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What are Resulting Trusts?

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  • Written By: Toni Henthorn
  • Edited By: W. Everett
  • Last Modified Date: 09 November 2016
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With the name derived from the Latin word resultare, which means 'to jump back', resulting trusts are trusts that are implied in settings where one party transfers property to a second party, who pays nothing for that property. Under such circumstances, the court presumes an intention of the original property owner to create a trust, in which the possessor of the property holds that property for the benefit of the original owner or another person.

A trust is a legal arrangement in which an asset — whether tangible, intangible or real — is controlled and overseen by a trustee for the benefit of another person. There is no intent for the trustee to own or benefit from the asset. The trustee bears a fiduciary obligation to the beneficiaries who are the "beneficial" owners of the property. There are many purposes for express trusts, including asset protection, privacy, tax planning, spendthrift protection, and estate planning.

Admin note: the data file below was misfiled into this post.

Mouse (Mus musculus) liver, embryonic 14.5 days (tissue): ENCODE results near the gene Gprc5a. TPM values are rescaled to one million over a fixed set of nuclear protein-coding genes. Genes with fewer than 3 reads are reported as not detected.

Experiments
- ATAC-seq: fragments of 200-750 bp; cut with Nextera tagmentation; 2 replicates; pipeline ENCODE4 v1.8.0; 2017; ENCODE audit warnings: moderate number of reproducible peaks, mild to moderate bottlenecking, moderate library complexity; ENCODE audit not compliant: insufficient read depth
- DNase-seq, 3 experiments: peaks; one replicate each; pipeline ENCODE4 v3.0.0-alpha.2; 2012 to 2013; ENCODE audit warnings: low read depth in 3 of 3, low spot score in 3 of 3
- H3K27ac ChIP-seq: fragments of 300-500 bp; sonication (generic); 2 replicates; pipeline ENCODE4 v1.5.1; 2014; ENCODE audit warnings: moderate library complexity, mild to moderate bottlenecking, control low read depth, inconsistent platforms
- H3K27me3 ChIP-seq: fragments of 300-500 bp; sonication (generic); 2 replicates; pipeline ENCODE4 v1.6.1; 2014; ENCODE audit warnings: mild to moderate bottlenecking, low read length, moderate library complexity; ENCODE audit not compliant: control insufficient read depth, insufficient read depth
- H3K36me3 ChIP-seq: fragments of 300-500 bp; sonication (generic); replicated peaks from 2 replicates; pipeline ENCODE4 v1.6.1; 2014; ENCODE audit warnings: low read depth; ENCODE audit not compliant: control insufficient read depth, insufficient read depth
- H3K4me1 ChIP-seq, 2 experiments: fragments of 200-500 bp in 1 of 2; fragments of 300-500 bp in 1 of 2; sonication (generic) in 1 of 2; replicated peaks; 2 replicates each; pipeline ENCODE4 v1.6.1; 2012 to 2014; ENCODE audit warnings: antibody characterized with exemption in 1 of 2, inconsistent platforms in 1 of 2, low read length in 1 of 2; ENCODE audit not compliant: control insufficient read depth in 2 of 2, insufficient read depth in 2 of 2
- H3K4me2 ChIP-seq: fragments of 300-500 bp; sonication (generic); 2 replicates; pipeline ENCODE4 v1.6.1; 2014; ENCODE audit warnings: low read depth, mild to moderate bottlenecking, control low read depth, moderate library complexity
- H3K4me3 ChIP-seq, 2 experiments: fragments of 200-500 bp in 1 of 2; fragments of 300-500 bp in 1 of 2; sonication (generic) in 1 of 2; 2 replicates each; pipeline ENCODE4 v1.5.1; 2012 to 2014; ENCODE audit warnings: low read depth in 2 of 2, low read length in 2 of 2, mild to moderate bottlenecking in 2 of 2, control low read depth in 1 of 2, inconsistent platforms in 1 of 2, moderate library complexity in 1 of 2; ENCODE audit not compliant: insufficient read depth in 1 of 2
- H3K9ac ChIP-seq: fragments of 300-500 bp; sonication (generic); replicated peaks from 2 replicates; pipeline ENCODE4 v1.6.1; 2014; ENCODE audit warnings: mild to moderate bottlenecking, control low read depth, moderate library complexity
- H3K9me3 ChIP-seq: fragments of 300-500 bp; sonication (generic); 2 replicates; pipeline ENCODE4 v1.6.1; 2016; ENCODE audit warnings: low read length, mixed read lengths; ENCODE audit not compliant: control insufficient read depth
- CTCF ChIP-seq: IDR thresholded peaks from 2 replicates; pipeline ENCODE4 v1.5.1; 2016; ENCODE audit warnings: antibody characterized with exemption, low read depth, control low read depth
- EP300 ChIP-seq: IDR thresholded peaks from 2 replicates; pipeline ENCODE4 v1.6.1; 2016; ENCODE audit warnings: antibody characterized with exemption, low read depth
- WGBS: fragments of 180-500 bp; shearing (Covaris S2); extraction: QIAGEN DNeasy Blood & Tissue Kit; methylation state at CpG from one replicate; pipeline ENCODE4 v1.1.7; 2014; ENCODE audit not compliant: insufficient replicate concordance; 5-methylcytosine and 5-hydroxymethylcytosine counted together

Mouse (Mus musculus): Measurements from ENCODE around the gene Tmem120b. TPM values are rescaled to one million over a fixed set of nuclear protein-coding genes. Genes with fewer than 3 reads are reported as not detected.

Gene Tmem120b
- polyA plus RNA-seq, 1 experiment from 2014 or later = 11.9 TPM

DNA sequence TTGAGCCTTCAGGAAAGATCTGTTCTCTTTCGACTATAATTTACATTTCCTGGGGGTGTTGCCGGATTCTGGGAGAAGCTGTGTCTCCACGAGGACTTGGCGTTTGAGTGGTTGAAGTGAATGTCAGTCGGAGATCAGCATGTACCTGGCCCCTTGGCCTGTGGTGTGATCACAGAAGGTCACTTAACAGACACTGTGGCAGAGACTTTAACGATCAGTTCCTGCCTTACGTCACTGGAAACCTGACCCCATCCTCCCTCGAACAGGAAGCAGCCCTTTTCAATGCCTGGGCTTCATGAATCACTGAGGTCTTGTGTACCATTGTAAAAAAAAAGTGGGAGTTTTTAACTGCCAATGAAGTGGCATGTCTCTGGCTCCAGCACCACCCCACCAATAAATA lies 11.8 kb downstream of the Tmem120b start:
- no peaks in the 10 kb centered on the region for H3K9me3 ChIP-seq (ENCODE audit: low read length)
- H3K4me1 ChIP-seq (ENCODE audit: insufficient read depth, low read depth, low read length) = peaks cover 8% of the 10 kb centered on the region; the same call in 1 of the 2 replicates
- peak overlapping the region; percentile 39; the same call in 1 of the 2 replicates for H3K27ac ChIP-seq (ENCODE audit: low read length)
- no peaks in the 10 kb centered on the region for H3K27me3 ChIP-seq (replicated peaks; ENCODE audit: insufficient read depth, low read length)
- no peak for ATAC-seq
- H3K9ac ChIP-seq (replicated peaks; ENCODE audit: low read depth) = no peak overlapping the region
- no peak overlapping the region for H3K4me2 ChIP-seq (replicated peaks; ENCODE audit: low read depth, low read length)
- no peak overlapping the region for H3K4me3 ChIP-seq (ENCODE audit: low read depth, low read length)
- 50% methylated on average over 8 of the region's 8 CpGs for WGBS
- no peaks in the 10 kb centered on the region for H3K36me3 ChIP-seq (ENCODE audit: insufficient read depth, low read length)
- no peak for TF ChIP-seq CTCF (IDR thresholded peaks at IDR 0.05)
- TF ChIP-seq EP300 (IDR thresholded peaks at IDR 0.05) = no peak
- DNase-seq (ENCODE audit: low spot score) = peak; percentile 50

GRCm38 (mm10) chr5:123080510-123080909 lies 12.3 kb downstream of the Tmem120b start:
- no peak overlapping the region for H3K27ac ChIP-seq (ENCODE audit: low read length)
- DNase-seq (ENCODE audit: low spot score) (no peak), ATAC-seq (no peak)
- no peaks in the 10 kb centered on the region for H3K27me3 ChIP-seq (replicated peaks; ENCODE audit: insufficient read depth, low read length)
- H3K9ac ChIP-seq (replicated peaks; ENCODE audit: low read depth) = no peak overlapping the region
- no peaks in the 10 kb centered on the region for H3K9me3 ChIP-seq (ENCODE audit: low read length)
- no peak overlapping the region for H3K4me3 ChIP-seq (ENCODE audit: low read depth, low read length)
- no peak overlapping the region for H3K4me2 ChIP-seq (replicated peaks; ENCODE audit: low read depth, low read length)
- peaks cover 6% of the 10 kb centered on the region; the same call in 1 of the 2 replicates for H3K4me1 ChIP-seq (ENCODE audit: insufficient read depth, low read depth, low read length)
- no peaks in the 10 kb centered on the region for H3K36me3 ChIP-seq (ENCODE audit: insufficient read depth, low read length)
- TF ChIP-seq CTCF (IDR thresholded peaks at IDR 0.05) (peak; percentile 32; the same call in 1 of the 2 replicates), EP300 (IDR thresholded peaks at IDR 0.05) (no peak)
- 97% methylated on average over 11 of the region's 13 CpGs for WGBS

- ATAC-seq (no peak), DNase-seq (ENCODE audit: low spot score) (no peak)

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Resulting trusts can be created in a variety of ways. When an express trust fails, such as when the beneficiary dies without the settler’s knowledge, a resulting trust is automatically created. That trust's assets revert to the settler or the settler’s estate. Another scenario in which resulting trusts occur is when a purchaser of an asset, such as real estate, assigns or deeds the purchased asset to a third person, with the implication being that the third person is holding the real estate in trust for the purchaser even though the third party legally holds the title.

For property or money transfers between close relatives, some courts establish rebuttable presumptions of a gift, which may be used as a defense against petitions for resulting trusts. The presumption of gift applies to property transfers from settlers to children, grandchildren, siblings, aunts and uncles, but it does not apply to spouses, for whom a fiduciary obligation for fair dealing and good faith exists. For example, when a married couple converts the title to a jointly held marital asset, such as a home or real estate, to single ownership for estate planning purposes, the property remains marital. Converting such types of property to non-marital status can only occur under strict circumstances. Resulting trusts are implied when one person pays another person and the money is not a gift.

The laws regarding resulting trusts exist to prevent a transferee's unjust enrichment. In those circumstances in which a person transferred property, the courts may decide that the transferor has waived his right to assert a resulting trust. Most jurisdictions do not let a cheater use the courts to benefit from his unlawful transaction, known as ‘unclean hands.’ Other courts may choose to disregard the purpose, unlawful or not.

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